Post # 1
So I am in graduate school and instead of writing a thesis, my progam requires I do an in-field research project. I’m getting a degree in School Psychology, by the way. I am completing an internship in a small rural school district. I am interested in the unique challenges rural schools face.
The project doesn’t have to be very labor intensive and I need to be able to complete the research on my own as I won’t have any assistants. I was thinking of doing pre-test, post-test type research. For example: Give a survey to middle school children and get their opinions on bullying in the school. Then, give a presentation about bullying, and give them the same survey and examine how their attitudes have changed. This was just an example- I’m not specifically interested in bullying.
I was wondering if you ladies could help me out?! Is there anything you would be interested in knowing about rural schools? All ideas are welcome!!!
Post # 3
So many possible interesting questions.
Is there a difference in the amount of time spent with electronics each day between rural kids and more urban kids? (I could be very wrong, but I could imagine that rural kids have more chores to do and therefore may have less time spent in online/electronic persuits)
differences (if any) in the number of kids who are anticipating post-secondary education.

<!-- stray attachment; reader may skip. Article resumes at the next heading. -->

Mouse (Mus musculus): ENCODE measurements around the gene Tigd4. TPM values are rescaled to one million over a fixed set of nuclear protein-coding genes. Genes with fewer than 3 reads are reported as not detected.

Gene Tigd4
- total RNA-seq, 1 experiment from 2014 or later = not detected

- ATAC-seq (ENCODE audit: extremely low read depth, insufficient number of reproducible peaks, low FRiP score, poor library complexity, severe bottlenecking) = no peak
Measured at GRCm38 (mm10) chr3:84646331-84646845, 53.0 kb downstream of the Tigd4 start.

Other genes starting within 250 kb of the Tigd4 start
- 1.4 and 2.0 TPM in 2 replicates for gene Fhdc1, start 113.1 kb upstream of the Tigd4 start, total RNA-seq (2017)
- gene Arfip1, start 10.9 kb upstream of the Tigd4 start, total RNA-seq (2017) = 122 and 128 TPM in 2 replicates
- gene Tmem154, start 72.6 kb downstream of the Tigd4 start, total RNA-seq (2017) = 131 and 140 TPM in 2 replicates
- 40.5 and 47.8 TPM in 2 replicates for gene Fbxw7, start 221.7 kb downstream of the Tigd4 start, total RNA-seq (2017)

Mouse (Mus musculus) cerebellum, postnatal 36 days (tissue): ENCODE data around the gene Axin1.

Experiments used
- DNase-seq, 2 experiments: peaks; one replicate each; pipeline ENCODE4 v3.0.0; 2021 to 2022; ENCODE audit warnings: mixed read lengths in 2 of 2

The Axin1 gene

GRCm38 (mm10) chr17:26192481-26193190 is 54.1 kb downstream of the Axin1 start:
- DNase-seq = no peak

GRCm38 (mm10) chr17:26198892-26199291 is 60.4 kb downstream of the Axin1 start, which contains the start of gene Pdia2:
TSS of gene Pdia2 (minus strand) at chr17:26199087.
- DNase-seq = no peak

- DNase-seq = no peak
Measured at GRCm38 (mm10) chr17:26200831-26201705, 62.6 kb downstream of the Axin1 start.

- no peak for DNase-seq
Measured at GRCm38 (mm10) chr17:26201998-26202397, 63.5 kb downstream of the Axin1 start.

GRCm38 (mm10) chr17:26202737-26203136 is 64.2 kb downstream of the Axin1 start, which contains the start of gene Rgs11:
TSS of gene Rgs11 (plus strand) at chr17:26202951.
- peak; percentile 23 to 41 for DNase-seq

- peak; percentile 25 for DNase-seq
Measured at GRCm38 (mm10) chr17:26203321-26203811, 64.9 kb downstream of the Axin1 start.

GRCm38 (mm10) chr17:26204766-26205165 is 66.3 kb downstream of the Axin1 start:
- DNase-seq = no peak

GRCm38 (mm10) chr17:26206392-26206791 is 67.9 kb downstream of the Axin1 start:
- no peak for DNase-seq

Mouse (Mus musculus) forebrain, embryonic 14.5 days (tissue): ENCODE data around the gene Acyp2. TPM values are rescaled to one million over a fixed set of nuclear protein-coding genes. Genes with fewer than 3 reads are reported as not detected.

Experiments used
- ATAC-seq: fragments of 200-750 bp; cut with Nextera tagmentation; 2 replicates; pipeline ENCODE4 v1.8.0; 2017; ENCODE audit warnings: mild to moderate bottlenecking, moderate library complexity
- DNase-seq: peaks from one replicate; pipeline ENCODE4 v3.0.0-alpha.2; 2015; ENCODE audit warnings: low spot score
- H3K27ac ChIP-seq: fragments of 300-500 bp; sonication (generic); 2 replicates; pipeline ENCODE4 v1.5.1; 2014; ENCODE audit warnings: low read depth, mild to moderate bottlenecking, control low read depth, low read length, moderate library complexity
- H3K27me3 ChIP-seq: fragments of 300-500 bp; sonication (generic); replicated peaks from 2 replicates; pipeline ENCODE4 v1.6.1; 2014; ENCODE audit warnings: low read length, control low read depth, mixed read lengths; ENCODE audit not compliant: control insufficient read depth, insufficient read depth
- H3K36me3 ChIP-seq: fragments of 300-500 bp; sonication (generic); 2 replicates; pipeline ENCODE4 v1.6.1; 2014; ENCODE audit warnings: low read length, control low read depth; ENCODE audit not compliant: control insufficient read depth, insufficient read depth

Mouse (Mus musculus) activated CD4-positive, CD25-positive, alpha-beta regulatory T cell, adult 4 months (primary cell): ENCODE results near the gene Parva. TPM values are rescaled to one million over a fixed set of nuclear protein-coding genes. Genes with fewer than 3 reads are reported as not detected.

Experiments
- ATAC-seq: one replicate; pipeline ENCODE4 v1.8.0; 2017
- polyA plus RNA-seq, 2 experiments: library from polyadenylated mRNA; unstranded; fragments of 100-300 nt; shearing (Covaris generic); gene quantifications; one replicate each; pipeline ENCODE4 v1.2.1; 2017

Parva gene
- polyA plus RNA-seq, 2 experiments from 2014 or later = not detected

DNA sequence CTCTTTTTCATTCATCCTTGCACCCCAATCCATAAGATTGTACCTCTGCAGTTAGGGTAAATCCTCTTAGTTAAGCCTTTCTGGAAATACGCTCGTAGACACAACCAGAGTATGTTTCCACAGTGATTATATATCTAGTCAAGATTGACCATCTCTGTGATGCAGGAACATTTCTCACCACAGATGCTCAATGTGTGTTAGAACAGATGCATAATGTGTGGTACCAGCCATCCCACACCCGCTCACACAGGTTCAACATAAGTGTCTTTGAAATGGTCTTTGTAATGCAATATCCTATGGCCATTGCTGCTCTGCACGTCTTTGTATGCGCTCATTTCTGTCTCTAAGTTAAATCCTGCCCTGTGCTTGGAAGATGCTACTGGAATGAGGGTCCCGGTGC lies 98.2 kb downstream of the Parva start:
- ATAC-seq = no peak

Differences (if any) in career plans – how many can’t wait to get off the farm, and how many can’t imagine any other place to live.
Class size relative to grades and / test scores
I’m sure there could be many other interesting questions
Post # 4
There is both popular and scholarly interest in the processes of urbanization among young people not only in the United States, but worldwide. Recent data suggest that young people now value things like access to public transit much more than young people of generations past and are also slightly more hesitant about owning a house or land. Obviously many types of public transit work more effectively in the city context (though rail can work effectively in many contexts) and cities provide other potential economic and environmental advantages.
It might be interesting to see how these young people are thinking about the city context vs. the rural context (this follows off of what a previous poster suggested, but I’m less interested in the career aspect than in the community understanding/desires/definition aspect). Do these young people think that rural communities will be able to continue to provide them with economic, cultural, and community support, or do they see these communities as “dying.” If they are interested in the city environment, what factors draw them to the city, and is there evidence that they have thought about the changes in community orientation that would occur with a move to the city? How do they imagine their family dynamics functioning if they were to move to the city? (Obviously all those questions don’t necessarily have to be asked, but I think they repreent facets of the larger issue.)
Post # 5
Thanks for the suggestions!
Anything you can think of that could be more specific to the school level, something that could be of particular interest to the school itself? I probably should have mentioned this in the original post, but the goal of the research is basically to provide the district with the outcome data, then, they could potentially make positive changes within the school/district. Example: Parent vs Teacher perceptions of the importance of college prep skills? The administrators could then use the information to offer more college prep courses at the high school level, etc.